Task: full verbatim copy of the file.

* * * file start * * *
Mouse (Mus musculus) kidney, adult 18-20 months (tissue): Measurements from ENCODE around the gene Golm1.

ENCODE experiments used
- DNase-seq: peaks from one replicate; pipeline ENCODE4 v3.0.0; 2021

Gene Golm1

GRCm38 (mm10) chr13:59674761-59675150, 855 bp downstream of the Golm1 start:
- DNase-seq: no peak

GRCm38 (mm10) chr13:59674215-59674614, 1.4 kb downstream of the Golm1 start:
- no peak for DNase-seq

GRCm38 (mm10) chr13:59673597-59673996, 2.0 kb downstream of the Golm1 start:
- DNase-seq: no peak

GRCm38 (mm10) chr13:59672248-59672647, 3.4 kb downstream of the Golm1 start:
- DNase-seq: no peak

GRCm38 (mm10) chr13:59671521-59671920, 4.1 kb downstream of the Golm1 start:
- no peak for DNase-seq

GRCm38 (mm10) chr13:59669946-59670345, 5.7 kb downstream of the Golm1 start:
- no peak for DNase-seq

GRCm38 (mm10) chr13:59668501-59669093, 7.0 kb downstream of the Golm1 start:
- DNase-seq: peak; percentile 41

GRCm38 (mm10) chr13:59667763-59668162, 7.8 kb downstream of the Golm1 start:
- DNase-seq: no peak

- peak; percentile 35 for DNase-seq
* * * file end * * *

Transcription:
Mouse (Mus musculus) kidney, adult 18-20 months (tissue): Measurements from ENCODE around the gene Golm1.

ENCODE experiments used
- DNase-seq: peaks from one replicate; pipeline ENCODE4 v3.0.0; 2021

Gene Golm1

GRCm38 (mm10) chr13:59674761-59675150, 855 bp downstream of the Golm1 start:
- DNase-seq: no peak

GRCm38 (mm10) chr13:59674215-59674614, 1.4 kb downstream of the Golm1 start:
- no peak for DNase-seq

GRCm38 (mm10) chr13:59673597-59673996, 2.0 kb downstream of the Golm1 start:
- DNase-seq: no peak

GRCm38 (mm10) chr13:59672248-59672647, 3.4 kb downstream of the Golm1 start:
- DNase-seq: no peak

GRCm38 (mm10) chr13:59671521-59671920, 4.1 kb downstream of the Golm1 start:
- no peak for DNase-seq

GRCm38 (mm10) chr13:59669946-59670345, 5.7 kb downstream of the Golm1 start:
- no peak for DNase-seq

GRCm38 (mm10) chr13:59668501-59669093, 7.0 kb downstream of the Golm1 start:
- DNase-seq: peak; percentile 41

GRCm38 (mm10) chr13:59667763-59668162, 7.8 kb downstream of the Golm1 start:
- DNase-seq: no peak

- peak; percentile 35 for DNase-seq